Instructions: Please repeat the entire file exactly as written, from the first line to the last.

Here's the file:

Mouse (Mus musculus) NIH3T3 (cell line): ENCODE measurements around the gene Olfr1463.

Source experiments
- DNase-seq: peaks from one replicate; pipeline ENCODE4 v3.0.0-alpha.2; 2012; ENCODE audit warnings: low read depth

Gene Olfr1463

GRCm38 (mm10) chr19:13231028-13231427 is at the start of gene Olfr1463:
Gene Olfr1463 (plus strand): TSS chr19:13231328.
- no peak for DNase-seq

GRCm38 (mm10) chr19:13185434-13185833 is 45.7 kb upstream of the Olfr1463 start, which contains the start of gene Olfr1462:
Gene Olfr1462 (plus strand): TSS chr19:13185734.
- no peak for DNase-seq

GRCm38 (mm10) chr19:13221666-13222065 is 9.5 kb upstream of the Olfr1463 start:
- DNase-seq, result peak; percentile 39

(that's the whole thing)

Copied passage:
Mouse (Mus musculus) NIH3T3 (cell line): ENCODE measurements around the gene Olfr1463.

Source experiments
- DNase-seq: peaks from one replicate; pipeline ENCODE4 v3.0.0-alpha.2; 2012; ENCODE audit warnings: low read depth

Gene Olfr1463

GRCm38 (mm10) chr19:13231028-13231427 is at the start of gene Olfr1463:
Gene Olfr1463 (plus strand): TSS chr19:13231328.
- no peak for DNase-seq

GRCm38 (mm10) chr19:13185434-13185833 is 45.7 kb upstream of the Olfr1463 start, which contains the start of gene Olfr1462:
Gene Olfr1462 (plus strand): TSS chr19:13185734.
- no peak for DNase-seq

GRCm38 (mm10) chr19:13221666-13222065 is 9.5 kb upstream of the Olfr1463 start:
- DNase-seq, result peak; percentile 39